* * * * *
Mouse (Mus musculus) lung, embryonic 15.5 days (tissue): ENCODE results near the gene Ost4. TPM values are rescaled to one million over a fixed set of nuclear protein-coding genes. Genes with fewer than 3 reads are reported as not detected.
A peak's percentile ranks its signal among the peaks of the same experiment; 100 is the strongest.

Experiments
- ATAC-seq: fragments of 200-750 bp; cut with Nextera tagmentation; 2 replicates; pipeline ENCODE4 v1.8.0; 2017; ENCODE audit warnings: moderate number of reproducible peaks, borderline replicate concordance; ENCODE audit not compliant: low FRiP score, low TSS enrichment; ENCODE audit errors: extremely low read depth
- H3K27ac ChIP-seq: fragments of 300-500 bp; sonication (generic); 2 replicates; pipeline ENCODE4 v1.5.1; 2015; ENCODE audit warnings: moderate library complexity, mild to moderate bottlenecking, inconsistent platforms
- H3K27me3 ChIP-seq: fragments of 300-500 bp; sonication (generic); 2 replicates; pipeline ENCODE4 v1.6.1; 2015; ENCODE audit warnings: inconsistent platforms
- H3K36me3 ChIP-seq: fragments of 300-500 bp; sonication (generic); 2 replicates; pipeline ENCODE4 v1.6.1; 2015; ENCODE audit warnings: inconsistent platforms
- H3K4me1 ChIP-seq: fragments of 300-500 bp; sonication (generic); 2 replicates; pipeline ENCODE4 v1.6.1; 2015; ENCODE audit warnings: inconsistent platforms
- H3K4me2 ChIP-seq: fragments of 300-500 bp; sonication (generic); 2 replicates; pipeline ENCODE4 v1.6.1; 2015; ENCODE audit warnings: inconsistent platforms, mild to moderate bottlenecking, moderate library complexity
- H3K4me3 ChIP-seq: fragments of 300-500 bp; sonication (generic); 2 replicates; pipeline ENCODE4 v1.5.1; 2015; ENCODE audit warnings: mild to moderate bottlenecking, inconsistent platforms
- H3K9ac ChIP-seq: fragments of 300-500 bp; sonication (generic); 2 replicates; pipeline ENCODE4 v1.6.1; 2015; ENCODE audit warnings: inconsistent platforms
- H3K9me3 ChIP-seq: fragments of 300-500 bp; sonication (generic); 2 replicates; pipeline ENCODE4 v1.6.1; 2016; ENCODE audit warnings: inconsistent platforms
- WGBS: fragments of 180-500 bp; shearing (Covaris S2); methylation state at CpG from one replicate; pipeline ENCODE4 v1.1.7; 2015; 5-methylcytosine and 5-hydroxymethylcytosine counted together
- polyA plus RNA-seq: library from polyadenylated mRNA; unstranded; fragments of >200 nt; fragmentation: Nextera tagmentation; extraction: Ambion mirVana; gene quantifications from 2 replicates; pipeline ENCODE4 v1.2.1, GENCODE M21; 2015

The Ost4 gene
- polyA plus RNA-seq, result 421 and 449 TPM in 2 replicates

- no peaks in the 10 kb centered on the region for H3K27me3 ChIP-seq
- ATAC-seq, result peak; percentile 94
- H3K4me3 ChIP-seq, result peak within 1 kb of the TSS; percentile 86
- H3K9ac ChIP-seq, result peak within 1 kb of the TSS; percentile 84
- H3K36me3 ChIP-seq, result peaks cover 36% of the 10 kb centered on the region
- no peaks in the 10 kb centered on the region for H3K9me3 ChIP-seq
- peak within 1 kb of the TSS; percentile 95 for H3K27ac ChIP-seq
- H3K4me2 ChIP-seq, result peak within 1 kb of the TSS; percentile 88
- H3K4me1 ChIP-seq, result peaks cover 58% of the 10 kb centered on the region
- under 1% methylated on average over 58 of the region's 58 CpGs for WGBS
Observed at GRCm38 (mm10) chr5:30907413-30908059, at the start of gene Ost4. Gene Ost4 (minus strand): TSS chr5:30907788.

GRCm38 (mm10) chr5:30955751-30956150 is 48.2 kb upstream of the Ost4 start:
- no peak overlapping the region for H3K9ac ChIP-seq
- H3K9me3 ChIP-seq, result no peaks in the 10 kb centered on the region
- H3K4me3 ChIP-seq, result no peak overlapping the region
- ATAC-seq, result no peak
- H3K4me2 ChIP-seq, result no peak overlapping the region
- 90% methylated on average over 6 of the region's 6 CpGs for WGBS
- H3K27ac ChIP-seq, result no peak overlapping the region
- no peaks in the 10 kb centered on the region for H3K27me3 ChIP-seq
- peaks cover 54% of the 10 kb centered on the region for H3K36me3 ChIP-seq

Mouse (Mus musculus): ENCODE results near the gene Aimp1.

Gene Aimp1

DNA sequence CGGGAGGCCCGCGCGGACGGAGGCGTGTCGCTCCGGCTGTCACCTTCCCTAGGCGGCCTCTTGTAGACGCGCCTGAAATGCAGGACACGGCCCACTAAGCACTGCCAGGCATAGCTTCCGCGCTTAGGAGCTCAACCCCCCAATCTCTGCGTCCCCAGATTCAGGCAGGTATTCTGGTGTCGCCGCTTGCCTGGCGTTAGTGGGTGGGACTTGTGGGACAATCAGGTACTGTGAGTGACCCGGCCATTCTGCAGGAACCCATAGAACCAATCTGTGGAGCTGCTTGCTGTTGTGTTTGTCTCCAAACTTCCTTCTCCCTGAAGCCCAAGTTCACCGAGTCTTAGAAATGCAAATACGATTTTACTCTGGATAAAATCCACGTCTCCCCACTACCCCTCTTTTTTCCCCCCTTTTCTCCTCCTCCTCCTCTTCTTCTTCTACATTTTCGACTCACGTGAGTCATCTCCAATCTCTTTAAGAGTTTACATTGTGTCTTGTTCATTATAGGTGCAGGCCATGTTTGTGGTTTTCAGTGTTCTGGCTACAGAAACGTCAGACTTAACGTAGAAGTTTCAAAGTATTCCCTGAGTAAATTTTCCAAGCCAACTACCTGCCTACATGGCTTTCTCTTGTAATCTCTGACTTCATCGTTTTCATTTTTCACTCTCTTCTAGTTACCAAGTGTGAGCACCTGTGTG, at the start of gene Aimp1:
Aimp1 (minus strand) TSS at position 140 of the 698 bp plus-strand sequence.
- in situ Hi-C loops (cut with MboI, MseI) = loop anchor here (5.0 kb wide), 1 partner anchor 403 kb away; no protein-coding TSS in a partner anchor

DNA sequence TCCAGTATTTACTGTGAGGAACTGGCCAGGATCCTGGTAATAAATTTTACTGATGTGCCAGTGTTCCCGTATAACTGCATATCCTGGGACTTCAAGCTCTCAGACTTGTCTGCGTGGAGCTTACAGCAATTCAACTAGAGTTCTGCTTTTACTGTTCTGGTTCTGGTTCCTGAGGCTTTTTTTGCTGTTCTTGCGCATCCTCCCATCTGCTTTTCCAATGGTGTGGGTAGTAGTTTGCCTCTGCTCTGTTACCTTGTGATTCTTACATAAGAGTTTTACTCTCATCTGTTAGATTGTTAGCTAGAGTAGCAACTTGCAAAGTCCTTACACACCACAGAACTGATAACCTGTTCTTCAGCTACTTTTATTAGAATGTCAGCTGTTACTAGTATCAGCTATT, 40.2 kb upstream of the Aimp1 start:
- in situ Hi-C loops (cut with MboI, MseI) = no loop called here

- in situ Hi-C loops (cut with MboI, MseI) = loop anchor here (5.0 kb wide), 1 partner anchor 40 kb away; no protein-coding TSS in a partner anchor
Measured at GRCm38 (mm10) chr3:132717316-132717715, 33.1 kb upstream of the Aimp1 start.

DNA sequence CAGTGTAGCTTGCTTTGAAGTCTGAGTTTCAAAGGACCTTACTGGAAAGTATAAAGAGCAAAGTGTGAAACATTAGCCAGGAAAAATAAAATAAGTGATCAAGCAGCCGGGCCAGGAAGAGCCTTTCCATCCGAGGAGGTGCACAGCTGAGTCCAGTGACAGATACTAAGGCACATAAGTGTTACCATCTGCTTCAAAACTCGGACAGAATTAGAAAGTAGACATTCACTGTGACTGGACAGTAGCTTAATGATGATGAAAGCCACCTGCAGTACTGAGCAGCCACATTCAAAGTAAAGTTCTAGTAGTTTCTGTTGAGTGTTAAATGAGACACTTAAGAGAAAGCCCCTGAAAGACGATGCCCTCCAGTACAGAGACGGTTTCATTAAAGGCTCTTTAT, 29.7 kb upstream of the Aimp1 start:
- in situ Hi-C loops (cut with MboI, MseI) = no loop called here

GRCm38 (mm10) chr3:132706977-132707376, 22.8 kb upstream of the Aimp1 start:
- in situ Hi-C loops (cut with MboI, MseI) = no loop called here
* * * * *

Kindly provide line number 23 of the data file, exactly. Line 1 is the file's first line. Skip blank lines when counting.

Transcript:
- peak within 1 kb of the TSS; percentile 95 for H3K27ac ChIP-seq